On Monday, April 29, The Field Museum hosted a lecture and reception, entitled “The Past and the Un-past,” for the benefit of the Bulgarian community in Chicago. The event, which focused on recent Bulgarian history, was organized by the American Research Center in Sofia (ARCS) and the Archaeological and Anthropological Grant Opportunities in Bulgaria program (AAGOB) at The Field Museum. The AAGOB program is sponsored by the America for Bulgaria Foundation (ABF) and developed jointly with ARCS. During the lecture, the famous Bulgarian journalist, Nassya Kralevska-Owens, discussed her recent book“Communism Versus Democracy: Bulgaria 1944 to 1997.”
Dr. William Parkinson, Associate Curator at The Field Museum, opened the event and introduced the new president of ARCS, Dr. Shari Stocker. Dr. Stocker greeted the guests and gave Mr. Frank Bauer, the former ABF president, a certificate of appreciation to acknowledge his generous support of the American Research Center in Sofia.
The vice president of ARCS, Dr. Nora Dimitrova Clinton, was also among the speakers at the evening lecture. She discussed the mission goals of ARCS, which include supporting Bulgarian museums, research institutes, and universities; encouraging them to improve their facilities and working conditions; and strengthening Bulgarian-American ties in research endeavors. Dr. Dimitrova Clinton also asserted that publishing the outstanding work of Mrs. Kralevska-Owens fulfilled part of ARCS’ mission to popularize the history of communism in Bulgaria and thereby helped to prevent the rebirth of the regime. During her talk, Kralevska-Owens discussed the crimes committed under the communist regime and the advent of the democratic order in Bulgaria. She explained to the audience why, after the fall of the Berlin Wall, the road toward democracy in Bulgaria was thorny and uneven. Dr. Aaron Owens read selections from the book following her presentation.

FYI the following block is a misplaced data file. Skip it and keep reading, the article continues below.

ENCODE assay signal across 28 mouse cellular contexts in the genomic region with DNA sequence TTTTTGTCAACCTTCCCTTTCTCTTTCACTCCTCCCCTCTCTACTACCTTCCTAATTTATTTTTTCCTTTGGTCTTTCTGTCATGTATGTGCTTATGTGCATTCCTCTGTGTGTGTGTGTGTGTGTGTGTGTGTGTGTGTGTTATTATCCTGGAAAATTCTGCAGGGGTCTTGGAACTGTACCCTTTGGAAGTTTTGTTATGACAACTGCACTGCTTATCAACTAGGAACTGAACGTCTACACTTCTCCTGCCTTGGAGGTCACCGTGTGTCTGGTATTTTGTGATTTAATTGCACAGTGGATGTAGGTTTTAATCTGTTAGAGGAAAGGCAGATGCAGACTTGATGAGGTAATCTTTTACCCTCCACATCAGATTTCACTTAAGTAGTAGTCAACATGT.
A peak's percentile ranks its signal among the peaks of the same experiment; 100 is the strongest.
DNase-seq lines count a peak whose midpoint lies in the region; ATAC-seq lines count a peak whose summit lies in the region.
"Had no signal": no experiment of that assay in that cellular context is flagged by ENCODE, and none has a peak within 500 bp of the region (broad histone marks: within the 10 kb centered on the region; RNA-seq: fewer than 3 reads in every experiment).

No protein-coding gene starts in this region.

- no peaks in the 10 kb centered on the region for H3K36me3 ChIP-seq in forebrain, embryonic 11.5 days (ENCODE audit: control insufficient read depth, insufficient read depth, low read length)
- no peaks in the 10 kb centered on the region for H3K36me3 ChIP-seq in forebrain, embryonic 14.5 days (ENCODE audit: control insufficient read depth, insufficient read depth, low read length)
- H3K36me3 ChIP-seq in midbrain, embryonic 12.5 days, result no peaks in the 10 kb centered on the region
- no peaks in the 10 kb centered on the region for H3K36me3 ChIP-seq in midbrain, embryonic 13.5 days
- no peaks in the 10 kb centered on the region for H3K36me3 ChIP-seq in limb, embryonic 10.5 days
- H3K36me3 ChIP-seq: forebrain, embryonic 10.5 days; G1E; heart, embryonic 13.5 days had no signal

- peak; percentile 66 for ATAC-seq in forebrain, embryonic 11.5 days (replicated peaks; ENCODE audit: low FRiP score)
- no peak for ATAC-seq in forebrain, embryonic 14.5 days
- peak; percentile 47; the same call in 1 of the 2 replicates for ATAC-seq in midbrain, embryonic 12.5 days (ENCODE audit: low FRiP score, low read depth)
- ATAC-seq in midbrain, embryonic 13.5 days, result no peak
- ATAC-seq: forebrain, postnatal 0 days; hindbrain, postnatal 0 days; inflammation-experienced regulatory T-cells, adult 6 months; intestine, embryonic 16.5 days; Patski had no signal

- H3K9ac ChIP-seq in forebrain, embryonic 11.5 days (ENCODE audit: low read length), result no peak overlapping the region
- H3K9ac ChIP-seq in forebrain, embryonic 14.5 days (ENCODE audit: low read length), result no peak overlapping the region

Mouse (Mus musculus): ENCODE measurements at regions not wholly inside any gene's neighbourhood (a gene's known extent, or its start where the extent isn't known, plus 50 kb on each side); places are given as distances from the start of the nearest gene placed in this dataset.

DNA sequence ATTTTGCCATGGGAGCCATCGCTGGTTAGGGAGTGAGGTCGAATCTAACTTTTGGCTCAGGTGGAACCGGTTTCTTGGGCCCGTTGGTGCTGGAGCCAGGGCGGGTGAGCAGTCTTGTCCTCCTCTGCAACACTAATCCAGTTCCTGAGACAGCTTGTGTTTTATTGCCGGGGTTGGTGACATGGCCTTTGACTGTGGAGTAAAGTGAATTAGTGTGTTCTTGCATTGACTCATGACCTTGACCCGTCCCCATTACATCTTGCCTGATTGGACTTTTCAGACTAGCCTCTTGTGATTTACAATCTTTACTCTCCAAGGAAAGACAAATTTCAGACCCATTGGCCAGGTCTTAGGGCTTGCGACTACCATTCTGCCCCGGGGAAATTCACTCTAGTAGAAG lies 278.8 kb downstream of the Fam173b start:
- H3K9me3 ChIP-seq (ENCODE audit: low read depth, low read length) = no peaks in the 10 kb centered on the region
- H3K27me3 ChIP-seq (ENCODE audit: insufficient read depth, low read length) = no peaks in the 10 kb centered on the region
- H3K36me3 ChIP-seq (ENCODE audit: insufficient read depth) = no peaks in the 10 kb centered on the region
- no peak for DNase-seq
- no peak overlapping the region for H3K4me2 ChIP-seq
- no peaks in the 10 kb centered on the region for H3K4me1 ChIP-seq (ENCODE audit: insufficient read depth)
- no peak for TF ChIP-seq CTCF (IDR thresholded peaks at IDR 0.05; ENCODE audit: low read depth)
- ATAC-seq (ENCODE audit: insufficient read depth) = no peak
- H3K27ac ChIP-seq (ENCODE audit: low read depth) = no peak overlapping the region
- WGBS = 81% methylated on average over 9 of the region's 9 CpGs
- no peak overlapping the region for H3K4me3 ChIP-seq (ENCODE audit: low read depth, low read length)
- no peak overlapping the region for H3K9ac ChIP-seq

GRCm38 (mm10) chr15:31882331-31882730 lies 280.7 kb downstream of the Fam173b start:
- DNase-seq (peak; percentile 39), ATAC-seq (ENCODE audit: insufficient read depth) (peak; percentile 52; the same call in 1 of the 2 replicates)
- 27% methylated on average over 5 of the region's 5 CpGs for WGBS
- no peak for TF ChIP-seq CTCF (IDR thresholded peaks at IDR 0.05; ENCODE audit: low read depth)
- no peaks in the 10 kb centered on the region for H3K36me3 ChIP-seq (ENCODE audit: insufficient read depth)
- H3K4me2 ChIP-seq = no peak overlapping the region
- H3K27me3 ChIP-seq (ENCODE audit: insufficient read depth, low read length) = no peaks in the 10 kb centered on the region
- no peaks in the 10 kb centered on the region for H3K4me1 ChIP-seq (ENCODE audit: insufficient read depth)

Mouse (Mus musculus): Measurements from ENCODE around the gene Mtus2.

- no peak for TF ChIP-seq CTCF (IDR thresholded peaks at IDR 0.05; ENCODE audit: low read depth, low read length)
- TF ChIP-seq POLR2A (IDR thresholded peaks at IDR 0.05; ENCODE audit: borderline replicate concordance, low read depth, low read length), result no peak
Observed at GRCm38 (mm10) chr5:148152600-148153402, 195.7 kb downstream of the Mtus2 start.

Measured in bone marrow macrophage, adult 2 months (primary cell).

The last two speakers were Dr. Dilyana Ivanova, Administrative Assistant of the AAGOB program, and Dr. Alexander Sivilov, an Assistant Professor and historian at Sofia University. Dr. Ivanova provided an anthropological perspective on the topic, focusing on why research on the memory of recent history in the country is so important for contemporary Bulgarian society. Dr. Sivilov’s talk offered a historical perspective on the different socialist regimes and democratic societies throughout the world.
The lecture was followed by a reception, during which the guests were able to continue a discussion of the communist and post-communist past in Bulgaria with the speakers. Among the guests of the event were the president of The Field Museum, Dr. Richard Lariviere, and the General Consul of the Republic of Bulgaria, Mr. Simeon Stoilov. Members of the Bulgarian community, Field Museum staff members, and other American guests were also in attendance.